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Memories of Denmark

New York
David Geffen Hall, Lincoln Center
11/30/2017 -  & December 1*, 2, 2017
Bent Sørensen: Evening Land (World Premiere)
Wolfgang Amadeus Mozart: Piano Concerto No. 20 in D minor, K. 466
Johannes Brahms: Symphony No. 2 in D Major, opus 73

Emanuel Ax (Pianist)
New York Philharmonic, Edo de Waart (Conductor)

E. de Waart

”I am looking out of the window, and there is a very special evening light over the fields. Far away there are trees and a cow. It is as if the world is infinite.”
From Bent Sørensen’s program notes for Evening Land

Not the zeitgeist, but perhaps the land-spirit did that quote from the composer male sense. For when looking out the second-floor window of Carl Nielsen’s tiny home in Denmark, you see endless pastures, a few trees, even a cow.

And when listening to the bucolic opening measures of Bent Sørensen’s Evening Land, commissioned by the New York Philharmonic, you feel exactly the same mood given by Nielsen in his Helios Overture, a mood of calm and repose, the mood of a composer who has mastered his sense of the pictorial and the orchestra.

His teacher, after all, was Per Nørgård, recipient of the Philharmonic’s Marie-Josée Kravis Prize for New Music. Nørgård, instead of composing music for the Phil, suggested Bent Sørensen, and Sørensen, a master of evocative imagery apparently leaped at the chance. His inspirations were two: First, that childhood memory from the Danish island of Zeeland (Nielsen’s village was Norre Lindsle, on the mainland), and second–a most unlikely inspiration–the spirit of Leonard Bernstein, who he had heard in New York many years ago.

That didn’t quite pare together.. From the idyllic opening, with a soft solo by acting Concertmaster Sheryl Staples, the orchestra went almost directly into something close to West Side Story’s “Mambo”, with drums pounding, with expectations of the whole Phil shouting out the words.

Bent Sørensen could have had a pleasant two-sectioned work, but he dove into more original elements. Some gorgeous string chorales, an oboe solo, more activity and an unexpectedly low-key ending.

Initially, while enjoying the individual moments, I wondered about the ungainly structure. Then came the realization that the composer was perhaps creating a dream, where logic is the least important element. And in that, he succeeded with some jewel-like textures, with a pulsing rhythm when necessary, and yes, that Nielsen sense of nostalgia for a childhood past.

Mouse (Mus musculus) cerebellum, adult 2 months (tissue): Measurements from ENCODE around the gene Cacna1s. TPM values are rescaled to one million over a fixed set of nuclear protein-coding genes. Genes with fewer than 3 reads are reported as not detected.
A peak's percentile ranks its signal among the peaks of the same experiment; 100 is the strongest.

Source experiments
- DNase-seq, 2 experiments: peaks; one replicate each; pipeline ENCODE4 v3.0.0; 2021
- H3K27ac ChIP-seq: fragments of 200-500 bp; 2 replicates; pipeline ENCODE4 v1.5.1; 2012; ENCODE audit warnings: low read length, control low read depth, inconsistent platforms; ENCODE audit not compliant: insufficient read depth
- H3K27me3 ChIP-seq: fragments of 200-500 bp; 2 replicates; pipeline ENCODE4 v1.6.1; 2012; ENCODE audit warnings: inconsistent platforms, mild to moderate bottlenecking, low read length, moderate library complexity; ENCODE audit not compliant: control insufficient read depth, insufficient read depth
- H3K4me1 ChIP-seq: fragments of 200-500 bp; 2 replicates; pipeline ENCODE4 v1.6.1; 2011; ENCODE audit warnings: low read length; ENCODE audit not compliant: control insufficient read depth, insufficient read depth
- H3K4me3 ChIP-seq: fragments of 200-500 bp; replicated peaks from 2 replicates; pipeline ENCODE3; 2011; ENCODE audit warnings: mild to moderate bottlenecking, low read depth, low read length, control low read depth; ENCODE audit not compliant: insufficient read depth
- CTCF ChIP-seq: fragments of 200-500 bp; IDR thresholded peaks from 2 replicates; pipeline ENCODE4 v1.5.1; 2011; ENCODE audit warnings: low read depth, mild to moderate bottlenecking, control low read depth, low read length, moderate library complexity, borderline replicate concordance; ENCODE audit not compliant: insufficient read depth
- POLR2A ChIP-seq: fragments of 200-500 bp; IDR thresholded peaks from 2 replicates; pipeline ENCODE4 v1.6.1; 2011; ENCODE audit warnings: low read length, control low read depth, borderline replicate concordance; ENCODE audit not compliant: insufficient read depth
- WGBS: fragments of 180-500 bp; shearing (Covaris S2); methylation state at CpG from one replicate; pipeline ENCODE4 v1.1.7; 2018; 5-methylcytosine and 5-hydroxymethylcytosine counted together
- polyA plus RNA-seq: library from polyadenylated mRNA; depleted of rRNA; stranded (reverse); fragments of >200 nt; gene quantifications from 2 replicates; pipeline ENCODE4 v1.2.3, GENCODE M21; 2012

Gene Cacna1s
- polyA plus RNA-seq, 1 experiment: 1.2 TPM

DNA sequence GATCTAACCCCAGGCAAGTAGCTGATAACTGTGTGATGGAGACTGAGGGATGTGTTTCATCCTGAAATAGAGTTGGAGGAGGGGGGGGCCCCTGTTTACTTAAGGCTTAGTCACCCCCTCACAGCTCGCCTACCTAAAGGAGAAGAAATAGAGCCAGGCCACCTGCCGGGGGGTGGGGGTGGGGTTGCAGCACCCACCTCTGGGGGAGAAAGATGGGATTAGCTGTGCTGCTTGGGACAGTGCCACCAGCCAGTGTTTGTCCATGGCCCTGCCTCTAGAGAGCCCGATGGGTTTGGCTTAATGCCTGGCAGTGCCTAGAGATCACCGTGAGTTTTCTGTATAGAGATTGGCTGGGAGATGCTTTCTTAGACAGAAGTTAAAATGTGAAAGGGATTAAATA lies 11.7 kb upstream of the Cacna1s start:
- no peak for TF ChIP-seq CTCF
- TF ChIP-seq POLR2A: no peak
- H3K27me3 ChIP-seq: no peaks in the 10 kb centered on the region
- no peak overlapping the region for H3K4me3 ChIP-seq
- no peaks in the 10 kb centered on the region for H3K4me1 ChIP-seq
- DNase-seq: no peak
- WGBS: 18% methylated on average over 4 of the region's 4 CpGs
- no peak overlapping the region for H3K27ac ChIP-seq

The work was conducted by one of the great stalwarts of the concert stage, Edo de Waart. He is such a seasoned performer that his performance of the Brahms Second Symphony should have been a thing of comfort and joy. That wasn’t quite the picture last night. The Philharmonic wasn’t quite off its game, but the balance wasn’t right. The horns were loud, the strings were sometimes off balance in the first movement.

The next movement was graceful enough, and the finale brought the Phil to its exuberant best, with the kind of Bernstein-like whipping which they enjoy so much.

Finally, we come to Emanuel Ax, who has obviously played the Mozart 20th Concerto all too often. Mr. Ax is never a pianist who takes things for granted, and always gives the best possible show (without ever being the showoff).

And yes, those scales were silken smooth, the poetry of the Romance was as limpid as the cliched spring, and the finale brought forth some jocund moments.

Strangely, the best part by far wasn’t Mozart, who had never written out a cadenza for the Concerto. Thus, Mozart’s son, Franz Xavier, Clara Schumann, Brahms, and Busoni tried their hands at it. But Beethoven’s cadenza was not only the best–but in this rather placid performance, it provided the most electric moments.

Beethoven made not the slightest effort to make it Mozart. This was Beethoven of the Waldstein, of the Pathétique, with intimations of later string quartets. It was wild and dissonant, it went in various directions–and best of all, it inspired Emanuel Ax to play the work as it should be played.

For the record, Johann Hummel wrote the last-movement cadenza, which was a pedagogical challenge that Mr. Ax, as ever, played with both fluency and delight.

Harry Rolnick



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